What no one told me about studying medicine

Obviously, being a medical student is a well-documented process in a culture where the figure of the doctor has been made popular by movies and television. Perhaps more than one of us, as career aspirants, have envisioned a brilliant future in the world of surgery, like Meredith Gray or Gregory House, solving complex clinical cases or revolutionizing hospital medical care, like Max Goodwin.

For many decades, the doctor has been a social figure of importance in the past, and until now there are many myths and stigmas in place about what it means not only to be one, but also to prepare to be one.

There are a number of things I wish I had known before I started my degree, which perhaps due to the gradual assimilation of this profession, we gradually integrate into medical culture after becoming part of the guild, but which would undoubtedly have caused surprise in pre-university training .

1. The vocation of the doctor is not blind.

Many times we talk about medicine as a profession filled with nobility and service, thinking that the vocation that brought us here will always justify any context that a doctor must go through to do his job, even if it exposes him of danger or threat to his integrity or their dignity, directly or indirectly.

Sometimes the patient will expect the doctor to become an instrument of unconditional service, forgetting that like all people they also experience flaws, have basic needs, life expectancy, require places to rest, etc. Let us begin to question our own calling at times when fatigue, insecurity, fear of humiliation, and physical deterioration itself devastate our ability to retain, learn, and care for patients.

Read also: evoke the vocation

2. Medicine is violent.

Probably some of the most common jokes we’ll hear in the healthcare industry are those related to “scolding the medical staff”, the in-house doctor “saved” for punishment in the hospital, the claims of disgruntled patients, the uncertain service in the most underserved places etc.

From our first stages of training we will be taught that hierarchy has more value than evidence and that the boss must always be right, and the division between the various stages of training will be constantly repeated, arising from the supposed authority that the doctor acquires over his colleagues younger.

We will often hear that we cannot aim for a score of ten because we cannot know more than the teacher, that even when the evidence supports our knowledge, we must accept the direction of whoever answers that we must know the things being asked by us, even when we have not been taught, and that humiliation, rudeness, and deprivation of sleep, food, water, or rest will be frequently used weapons against any trainee physician who fails to meet the expectations of his superiors.

3. You will learn more medicine on your own than from your teachers.

The first educational shock we will face will be the recognition that despite the presence of classrooms, classes and teachers, the study of medicine must be self-managed most of the time. That we need to be able to understand our brains and figure out how to make the learning of all the information that will pass through our eyes more efficient.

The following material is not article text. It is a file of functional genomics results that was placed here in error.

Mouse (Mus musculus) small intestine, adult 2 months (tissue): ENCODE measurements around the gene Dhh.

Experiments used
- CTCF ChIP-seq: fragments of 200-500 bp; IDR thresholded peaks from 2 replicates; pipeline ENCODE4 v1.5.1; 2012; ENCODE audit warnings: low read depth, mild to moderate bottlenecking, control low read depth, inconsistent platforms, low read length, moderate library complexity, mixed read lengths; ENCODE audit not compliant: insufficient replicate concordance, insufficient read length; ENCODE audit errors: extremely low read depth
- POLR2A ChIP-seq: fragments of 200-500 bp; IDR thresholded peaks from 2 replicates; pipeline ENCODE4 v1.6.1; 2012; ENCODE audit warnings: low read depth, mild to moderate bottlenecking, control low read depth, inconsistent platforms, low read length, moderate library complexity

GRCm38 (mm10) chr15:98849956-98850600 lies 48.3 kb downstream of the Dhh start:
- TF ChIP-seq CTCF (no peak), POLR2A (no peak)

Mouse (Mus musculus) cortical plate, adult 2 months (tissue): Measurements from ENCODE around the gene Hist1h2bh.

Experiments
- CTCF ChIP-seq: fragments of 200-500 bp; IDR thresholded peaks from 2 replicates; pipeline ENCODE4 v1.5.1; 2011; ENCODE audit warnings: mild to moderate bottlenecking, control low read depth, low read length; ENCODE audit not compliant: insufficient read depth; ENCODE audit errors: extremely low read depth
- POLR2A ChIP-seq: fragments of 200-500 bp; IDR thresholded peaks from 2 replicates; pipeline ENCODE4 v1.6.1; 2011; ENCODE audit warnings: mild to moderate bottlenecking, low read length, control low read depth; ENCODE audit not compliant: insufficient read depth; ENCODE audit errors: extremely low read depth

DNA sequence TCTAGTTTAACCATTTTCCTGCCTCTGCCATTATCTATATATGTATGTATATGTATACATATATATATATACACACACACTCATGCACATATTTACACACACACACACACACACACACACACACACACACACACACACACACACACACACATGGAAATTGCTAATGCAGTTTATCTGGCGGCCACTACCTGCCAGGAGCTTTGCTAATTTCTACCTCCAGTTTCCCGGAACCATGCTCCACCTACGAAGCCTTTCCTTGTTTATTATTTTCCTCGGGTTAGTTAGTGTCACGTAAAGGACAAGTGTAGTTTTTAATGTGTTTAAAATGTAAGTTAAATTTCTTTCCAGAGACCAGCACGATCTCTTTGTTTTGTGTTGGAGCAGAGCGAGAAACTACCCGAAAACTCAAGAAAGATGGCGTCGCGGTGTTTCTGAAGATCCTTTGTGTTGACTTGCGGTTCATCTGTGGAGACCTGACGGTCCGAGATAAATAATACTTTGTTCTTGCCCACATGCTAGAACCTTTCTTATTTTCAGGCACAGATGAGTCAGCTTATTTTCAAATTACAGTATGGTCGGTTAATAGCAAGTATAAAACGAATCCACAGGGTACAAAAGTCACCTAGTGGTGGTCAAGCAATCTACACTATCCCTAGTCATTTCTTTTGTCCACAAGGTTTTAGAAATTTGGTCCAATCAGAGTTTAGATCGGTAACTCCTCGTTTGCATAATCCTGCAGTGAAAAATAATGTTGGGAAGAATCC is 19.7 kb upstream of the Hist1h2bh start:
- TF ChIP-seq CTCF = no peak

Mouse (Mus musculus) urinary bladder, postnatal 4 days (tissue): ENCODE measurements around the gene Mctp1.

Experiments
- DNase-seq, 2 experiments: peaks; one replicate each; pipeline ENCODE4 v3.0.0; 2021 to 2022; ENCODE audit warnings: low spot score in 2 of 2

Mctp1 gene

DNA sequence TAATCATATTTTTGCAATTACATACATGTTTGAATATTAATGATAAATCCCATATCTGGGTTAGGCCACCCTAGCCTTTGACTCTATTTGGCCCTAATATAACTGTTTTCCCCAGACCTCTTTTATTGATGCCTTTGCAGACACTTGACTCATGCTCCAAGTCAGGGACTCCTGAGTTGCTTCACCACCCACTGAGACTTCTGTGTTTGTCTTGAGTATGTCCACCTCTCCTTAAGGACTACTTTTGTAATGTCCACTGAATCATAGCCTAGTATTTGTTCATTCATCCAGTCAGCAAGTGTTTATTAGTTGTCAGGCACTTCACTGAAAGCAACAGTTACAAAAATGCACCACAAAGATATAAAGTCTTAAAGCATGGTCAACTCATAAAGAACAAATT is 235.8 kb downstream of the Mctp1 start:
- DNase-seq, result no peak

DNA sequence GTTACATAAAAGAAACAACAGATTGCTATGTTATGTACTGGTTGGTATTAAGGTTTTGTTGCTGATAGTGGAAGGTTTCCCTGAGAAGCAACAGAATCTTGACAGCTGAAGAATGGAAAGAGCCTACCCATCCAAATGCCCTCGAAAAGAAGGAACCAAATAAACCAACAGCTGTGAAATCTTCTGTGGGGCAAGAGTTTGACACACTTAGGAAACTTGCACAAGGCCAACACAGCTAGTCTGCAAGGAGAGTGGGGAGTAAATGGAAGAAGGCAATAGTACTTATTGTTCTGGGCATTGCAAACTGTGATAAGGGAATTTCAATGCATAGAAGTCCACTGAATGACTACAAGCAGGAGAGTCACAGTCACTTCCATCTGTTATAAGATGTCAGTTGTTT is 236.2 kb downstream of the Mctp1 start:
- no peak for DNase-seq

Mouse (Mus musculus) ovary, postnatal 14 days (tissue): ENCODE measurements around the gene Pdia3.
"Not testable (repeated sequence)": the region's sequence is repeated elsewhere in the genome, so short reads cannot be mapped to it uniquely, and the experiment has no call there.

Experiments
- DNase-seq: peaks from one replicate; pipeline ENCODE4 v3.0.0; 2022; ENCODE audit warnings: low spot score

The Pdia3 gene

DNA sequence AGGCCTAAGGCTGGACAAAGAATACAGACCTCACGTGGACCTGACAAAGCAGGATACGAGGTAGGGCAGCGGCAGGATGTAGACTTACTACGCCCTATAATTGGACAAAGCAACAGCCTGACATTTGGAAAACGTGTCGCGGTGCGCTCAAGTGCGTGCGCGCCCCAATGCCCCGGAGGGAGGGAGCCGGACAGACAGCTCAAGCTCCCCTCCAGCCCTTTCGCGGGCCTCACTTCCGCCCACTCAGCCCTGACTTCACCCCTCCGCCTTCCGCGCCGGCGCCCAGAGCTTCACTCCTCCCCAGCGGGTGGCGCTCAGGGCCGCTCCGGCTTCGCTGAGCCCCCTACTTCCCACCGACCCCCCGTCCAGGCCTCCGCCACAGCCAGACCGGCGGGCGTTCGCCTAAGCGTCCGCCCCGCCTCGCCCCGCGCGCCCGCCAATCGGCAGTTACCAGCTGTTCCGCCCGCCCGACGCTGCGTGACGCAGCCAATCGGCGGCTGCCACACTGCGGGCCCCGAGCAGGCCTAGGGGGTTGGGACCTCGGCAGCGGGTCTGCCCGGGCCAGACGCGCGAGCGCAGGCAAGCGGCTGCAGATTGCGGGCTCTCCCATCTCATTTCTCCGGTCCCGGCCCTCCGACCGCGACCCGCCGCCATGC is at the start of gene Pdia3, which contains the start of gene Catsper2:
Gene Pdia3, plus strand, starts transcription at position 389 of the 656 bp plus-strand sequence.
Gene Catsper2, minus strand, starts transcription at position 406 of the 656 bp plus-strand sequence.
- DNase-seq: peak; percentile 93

We will be constantly told, “You should start reading,” and we will fall into the delusion of studying a lot, forgetting to study better. Until we find our learning strategies, we will optimize the way we integrate knowledge. And while our teachers will play a critical role in understanding and reinforcing, we as learners will always be expected to receive, process and share knowledge.

4. You will feel that your life project has been abandoned.

When you start your career, you may still be in touch with your classmates from high school and it’s amazing to tell them what you have the opportunity to see in your training as a doctor. Over the years, you’ll see your generational friends become graduates, engineers, get their first job, get married, travel the world or buy their first car, while most medical students will continue to depend on their parents’ support and carry he has a couple of years of college ahead of him.

Patience is key to keep moving forward, even when it seems like you’re falling behind.

The reality is that while any life project is compatible with medicine, this path will somewhat limit your ability for personal independence and take a little longer than others who graduated high school with you. Patience is key to keep moving forward, even when it seems like you’re falling behind.

5. He who knows only medicine or medicine knows.

You will constantly hear that the medical career is jealous, and although it is a time-consuming profession, we must be smart not to let ourselves be consumed by it. Being a doctor is not a person, just a profession, and it would be easy to believe that as students we have an obligation to breathe, eat, consume and dream medicine 24/7. At first it makes sense and seems like a novelty in our lifestyle, and it becomes difficult to put on the mask of a full-time doctor and remember that it is valid to have other dreams and passions, to make time for family and friends, etc.

Sometimes I think I wish someone had shared these things with me when I was about to become a medical student. But today I also believe that this is part of the discoveries that we must gradually make as we build ourselves as doctors. At the end of the day, no one is lecturing anyone else, the important thing is to be receptive and not lose the ability to be surprised, for better or for worse, by the little details that make our careers so special.

Follow doctor-in-training Rocío Guadalupe González González on Instagram @_oyechio.

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